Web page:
Should Israel Be Seen Doomed?

May 13th, 2002

Watching recent developments in the Middle East, I cannot help but feel a sense of foreboding regarding the fate of Israel, the homeland of many friends of mine. This is because the way things are going in Israel now reminds me of the process that led to the collapse of the Japanese empire.

The road to the downfall of this great empire began with the Manchurian Incident in 1931–a surprise attack by elements of the Kwangtung Army, a unit of the Imperial Japanese Army, on a Chinese garrison in today’s Shenyang, northeastern China.

At that time, Japanese diplomacy was based on the policy of strictly maintaining the peaceful status quo as stipulated in the 1922 nine-power agreement on China in Washington and the promotion of international cooperation.

The fact that Japan, under diplomacy formulated by Foreign Minister Kijuro Shidehara, was an exemplary state in abiding by the world order had been acknowledged prior to the Manchurian Incident by such figures as U.S. Secretary State Henry Stimson and U.S. envoy to China John MacMurray.

But for the Chinese, it was only natural that they would harbor a grudge against the imperialist countries that had trampled them under foot. Thus for China, the new world order was not worthy of respect. It viewed it as unjust framework that should be rent asunder.

However, lacking the wherewithal to change the situation itself and without the legal grounds to do so, China’s Kuomintang (Nationalist Party) chose to attempt to change the status quo by launching an anti-Japanese popular movement.

The nationalists intended to make the Japanese living in China realize they were unwanted by a variety of methods, such as throwing stones at and beating women and schoolchildren, and spitting upon them. In addition, many Chinese retailers refused to sell goods to the Japanese.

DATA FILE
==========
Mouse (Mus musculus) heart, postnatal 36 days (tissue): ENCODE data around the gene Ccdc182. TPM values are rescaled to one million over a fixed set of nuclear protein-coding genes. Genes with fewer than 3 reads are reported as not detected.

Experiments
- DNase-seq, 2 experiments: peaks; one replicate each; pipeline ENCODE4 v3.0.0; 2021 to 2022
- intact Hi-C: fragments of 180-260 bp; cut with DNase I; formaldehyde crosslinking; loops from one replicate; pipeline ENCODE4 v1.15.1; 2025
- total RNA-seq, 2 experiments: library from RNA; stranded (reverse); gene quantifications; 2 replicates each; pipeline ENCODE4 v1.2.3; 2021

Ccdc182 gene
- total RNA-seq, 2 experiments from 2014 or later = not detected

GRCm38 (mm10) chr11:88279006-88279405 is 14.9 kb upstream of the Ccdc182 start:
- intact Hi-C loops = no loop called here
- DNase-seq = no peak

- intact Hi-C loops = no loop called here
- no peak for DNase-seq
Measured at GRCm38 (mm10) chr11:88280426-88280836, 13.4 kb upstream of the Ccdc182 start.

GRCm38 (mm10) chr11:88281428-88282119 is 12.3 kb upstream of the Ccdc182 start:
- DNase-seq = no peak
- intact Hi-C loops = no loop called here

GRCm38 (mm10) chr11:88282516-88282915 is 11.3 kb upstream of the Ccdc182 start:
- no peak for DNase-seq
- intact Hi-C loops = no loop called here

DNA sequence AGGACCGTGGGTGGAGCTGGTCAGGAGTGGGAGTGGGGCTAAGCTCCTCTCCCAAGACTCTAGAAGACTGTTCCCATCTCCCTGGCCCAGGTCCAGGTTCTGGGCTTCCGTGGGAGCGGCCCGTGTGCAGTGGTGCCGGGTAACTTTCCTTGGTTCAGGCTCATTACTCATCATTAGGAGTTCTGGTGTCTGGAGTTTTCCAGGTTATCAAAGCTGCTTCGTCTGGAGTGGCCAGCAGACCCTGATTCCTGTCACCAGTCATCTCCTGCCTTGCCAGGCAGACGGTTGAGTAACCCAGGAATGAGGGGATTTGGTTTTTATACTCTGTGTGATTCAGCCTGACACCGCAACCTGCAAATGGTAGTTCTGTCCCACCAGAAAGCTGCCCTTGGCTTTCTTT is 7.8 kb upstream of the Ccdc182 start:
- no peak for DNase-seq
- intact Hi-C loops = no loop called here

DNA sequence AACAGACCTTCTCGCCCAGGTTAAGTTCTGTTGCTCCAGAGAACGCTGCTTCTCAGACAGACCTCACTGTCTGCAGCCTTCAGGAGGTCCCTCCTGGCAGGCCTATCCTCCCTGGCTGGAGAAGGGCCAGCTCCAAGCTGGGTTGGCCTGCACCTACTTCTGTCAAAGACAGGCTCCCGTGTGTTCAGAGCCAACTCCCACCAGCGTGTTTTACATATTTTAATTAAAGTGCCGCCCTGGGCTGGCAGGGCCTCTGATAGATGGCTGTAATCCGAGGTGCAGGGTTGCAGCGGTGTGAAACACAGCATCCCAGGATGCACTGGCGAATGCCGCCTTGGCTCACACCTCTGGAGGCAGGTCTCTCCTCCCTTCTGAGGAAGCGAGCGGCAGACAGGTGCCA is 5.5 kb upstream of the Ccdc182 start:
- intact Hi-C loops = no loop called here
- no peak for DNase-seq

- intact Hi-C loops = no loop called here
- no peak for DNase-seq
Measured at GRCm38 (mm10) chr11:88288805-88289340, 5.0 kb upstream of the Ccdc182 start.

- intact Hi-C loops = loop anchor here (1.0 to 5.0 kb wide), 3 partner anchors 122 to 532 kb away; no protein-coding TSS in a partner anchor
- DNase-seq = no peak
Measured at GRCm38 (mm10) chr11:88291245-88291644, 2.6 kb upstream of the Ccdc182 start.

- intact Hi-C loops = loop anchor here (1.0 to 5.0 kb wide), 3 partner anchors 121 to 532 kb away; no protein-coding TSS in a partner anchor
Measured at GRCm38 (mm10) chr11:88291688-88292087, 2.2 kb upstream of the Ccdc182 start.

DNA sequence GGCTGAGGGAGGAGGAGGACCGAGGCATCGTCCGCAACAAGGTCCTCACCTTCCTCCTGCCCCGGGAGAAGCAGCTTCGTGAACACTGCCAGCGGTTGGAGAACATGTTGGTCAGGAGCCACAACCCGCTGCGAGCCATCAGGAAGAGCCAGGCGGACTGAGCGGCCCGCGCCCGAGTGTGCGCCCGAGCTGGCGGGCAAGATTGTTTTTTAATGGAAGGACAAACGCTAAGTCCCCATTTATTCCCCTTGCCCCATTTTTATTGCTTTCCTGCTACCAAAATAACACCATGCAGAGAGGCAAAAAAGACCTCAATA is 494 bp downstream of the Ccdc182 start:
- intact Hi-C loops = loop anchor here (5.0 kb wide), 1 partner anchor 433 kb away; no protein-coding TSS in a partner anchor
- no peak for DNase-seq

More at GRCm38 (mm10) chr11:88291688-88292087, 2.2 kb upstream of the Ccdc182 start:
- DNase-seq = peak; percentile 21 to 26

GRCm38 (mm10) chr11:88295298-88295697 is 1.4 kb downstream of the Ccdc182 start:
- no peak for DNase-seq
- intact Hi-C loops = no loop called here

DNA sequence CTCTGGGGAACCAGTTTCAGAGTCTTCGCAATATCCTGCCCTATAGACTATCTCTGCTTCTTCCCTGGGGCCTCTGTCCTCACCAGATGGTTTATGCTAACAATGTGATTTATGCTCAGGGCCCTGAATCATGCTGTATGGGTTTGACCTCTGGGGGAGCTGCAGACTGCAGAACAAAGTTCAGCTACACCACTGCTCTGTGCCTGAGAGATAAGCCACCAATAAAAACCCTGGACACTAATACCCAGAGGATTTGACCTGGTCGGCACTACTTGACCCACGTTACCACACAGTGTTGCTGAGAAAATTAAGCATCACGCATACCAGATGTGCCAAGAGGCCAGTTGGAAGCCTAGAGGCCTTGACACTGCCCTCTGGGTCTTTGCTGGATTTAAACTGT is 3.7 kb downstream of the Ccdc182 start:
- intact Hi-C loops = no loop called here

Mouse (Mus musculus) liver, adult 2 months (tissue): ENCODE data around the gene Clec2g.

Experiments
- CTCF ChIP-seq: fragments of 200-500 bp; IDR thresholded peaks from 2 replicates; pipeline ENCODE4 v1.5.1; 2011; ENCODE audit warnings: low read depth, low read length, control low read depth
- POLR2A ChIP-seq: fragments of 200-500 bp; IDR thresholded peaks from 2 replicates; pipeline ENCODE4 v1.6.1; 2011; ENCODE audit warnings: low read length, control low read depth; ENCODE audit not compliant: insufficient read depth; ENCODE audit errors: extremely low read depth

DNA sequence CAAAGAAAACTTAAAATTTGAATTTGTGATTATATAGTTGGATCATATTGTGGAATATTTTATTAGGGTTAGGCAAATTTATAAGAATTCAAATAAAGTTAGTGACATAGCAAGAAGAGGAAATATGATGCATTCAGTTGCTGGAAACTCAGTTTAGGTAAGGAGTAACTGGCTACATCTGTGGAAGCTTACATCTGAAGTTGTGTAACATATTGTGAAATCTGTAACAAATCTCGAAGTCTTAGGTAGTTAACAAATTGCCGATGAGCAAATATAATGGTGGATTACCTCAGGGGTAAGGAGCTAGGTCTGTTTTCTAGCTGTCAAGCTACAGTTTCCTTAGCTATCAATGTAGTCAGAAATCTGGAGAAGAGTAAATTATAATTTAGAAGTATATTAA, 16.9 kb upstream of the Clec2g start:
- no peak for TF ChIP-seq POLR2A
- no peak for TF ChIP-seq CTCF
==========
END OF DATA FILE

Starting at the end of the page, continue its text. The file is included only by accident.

This was much the same as the recent Intifada–the call to resistance–in the Middle East conflict, which has made the prospects for Israel’s permanent occupation of Gaza and the West Bank difficult.

Needless to say, the anti-Japanese movement angered Japanese living in China and the Kwangtung Army, which responded by perpetrating the Manchurian Incident. As a result, an outgunned China lost Manchuria.

The Tables Turned in 1936

However, by the onset of the Sino-Japanese War that broke out in 1937 things had changed.

By this time, China was growing stronger–as was its military. The pent-up anti-Japanese sentiment among the Chinese people had reached a level at which the country would no longer hesitate to retaliate against Japan. This nationalistic feeling had been fueled over the past years by the insolent military activities conducted by the Imperial Japanese Army in North China.

These actions had antagonized the Chinese so much that Chinese nationalists and communists formed a united front against Japan following the Xian Incident in 1936 in which Nationalist Party head Chiang Kai-shek was compelled to accept the principle of the united front after being arrested by one of his army commanders.

Prior to 1936, the bombing assassination of Manchurian warlord Zhang Zoulin by Imperial Japanese Army officers in 1928 and subsequent provocative activities leading up to military maneuvers by the Imperial Japanese Army in North China were all deliberately staged to concoct an excuse for the use of force.